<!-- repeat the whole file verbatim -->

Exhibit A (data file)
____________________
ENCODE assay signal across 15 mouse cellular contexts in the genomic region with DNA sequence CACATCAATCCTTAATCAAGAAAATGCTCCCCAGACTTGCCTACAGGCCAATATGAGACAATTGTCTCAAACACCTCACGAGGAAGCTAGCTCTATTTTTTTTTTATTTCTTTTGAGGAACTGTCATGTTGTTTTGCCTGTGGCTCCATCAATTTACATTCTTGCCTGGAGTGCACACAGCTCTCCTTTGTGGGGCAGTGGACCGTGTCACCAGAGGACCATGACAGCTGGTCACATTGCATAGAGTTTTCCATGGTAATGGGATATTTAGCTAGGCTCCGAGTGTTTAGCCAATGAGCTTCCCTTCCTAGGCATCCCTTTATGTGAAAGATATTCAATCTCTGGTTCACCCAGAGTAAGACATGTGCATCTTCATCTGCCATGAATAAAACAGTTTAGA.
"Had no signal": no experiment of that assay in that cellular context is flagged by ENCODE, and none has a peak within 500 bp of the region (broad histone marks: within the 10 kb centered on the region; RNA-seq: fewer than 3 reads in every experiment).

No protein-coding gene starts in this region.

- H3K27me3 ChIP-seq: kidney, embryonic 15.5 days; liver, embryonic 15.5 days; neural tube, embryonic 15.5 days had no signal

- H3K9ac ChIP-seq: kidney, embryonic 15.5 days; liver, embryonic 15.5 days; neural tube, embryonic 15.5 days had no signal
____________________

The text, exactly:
ENCODE assay signal across 15 mouse cellular contexts in the genomic region with DNA sequence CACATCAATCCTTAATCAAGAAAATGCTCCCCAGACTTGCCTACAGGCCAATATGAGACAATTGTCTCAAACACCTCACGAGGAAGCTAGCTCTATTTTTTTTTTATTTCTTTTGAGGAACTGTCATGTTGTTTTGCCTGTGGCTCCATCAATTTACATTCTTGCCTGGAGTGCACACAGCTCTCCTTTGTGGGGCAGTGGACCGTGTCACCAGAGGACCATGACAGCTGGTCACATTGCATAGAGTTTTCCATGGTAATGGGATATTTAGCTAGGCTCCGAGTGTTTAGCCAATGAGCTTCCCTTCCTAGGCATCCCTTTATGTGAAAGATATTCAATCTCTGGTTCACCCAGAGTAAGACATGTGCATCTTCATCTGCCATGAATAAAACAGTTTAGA.
"Had no signal": no experiment of that assay in that cellular context is flagged by ENCODE, and none has a peak within 500 bp of the region (broad histone marks: within the 10 kb centered on the region; RNA-seq: fewer than 3 reads in every experiment).

No protein-coding gene starts in this region.

- H3K27me3 ChIP-seq: kidney, embryonic 15.5 days; liver, embryonic 15.5 days; neural tube, embryonic 15.5 days had no signal

- H3K9ac ChIP-seq: kidney, embryonic 15.5 days; liver, embryonic 15.5 days; neural tube, embryonic 15.5 days had no signal